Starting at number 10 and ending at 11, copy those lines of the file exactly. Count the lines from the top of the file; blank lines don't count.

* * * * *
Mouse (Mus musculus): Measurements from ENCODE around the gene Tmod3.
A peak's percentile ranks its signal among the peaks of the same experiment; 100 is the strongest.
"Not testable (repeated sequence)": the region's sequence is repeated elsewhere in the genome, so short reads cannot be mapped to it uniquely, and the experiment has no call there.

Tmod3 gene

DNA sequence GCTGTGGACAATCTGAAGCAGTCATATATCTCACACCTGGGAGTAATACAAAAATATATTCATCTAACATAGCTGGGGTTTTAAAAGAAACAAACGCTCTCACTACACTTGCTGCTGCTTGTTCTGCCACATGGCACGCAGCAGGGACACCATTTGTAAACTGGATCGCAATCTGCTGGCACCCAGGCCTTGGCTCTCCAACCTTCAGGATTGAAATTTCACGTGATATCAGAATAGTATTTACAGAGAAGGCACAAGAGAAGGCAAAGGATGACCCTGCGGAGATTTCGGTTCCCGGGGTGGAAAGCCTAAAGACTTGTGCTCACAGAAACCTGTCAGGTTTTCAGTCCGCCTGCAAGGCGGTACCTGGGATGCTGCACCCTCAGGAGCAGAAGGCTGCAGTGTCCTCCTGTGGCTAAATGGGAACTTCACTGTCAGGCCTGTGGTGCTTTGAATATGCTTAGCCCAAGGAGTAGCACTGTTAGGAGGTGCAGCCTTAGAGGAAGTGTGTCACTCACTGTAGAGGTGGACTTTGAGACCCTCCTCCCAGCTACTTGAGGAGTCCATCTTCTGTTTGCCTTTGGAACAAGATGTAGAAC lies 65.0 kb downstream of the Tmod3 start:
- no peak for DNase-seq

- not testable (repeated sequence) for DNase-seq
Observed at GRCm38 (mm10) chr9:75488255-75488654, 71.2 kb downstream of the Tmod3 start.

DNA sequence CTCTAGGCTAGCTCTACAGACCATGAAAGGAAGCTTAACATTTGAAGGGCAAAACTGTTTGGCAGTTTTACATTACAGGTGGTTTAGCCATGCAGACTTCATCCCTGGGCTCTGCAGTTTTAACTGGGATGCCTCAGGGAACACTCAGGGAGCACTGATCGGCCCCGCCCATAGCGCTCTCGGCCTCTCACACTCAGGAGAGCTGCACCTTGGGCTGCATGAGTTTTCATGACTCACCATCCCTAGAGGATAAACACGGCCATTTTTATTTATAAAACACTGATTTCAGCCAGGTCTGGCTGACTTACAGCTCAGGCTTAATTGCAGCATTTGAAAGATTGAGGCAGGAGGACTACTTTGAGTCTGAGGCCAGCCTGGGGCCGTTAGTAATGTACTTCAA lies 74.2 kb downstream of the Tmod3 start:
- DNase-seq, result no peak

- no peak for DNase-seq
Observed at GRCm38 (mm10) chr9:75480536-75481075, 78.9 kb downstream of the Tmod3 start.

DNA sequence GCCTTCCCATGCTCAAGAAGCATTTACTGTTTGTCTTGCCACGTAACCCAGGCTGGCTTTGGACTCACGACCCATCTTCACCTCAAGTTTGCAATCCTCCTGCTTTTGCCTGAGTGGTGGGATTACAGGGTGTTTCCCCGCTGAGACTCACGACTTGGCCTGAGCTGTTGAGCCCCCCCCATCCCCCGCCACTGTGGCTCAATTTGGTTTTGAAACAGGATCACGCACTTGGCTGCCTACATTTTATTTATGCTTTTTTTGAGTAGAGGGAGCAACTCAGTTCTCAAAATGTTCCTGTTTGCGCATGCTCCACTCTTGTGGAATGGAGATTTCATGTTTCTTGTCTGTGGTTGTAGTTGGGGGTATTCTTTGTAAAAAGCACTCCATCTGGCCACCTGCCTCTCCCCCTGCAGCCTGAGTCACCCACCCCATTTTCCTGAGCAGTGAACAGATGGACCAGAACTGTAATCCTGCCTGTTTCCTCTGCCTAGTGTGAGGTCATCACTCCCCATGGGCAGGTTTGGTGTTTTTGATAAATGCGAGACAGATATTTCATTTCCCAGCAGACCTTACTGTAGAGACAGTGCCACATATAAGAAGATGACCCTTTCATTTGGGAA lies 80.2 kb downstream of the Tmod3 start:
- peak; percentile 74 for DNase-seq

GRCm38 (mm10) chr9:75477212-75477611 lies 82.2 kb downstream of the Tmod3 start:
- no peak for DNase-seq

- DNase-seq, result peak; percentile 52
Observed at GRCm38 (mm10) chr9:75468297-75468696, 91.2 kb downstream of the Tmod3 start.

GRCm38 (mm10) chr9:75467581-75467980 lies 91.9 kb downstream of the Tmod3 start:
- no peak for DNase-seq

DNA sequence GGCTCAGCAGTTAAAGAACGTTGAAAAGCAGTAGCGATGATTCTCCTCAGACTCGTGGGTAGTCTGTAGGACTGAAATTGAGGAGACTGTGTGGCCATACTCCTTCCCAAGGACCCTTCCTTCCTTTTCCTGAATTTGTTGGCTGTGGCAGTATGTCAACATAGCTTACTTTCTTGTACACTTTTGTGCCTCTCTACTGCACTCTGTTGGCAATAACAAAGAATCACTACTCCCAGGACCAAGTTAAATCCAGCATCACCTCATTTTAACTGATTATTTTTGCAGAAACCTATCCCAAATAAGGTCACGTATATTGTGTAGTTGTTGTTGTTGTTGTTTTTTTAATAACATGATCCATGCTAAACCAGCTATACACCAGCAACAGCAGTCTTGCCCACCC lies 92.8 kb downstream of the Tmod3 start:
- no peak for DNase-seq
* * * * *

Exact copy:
- DNase-seq, result no peak

- no peak for DNase-seq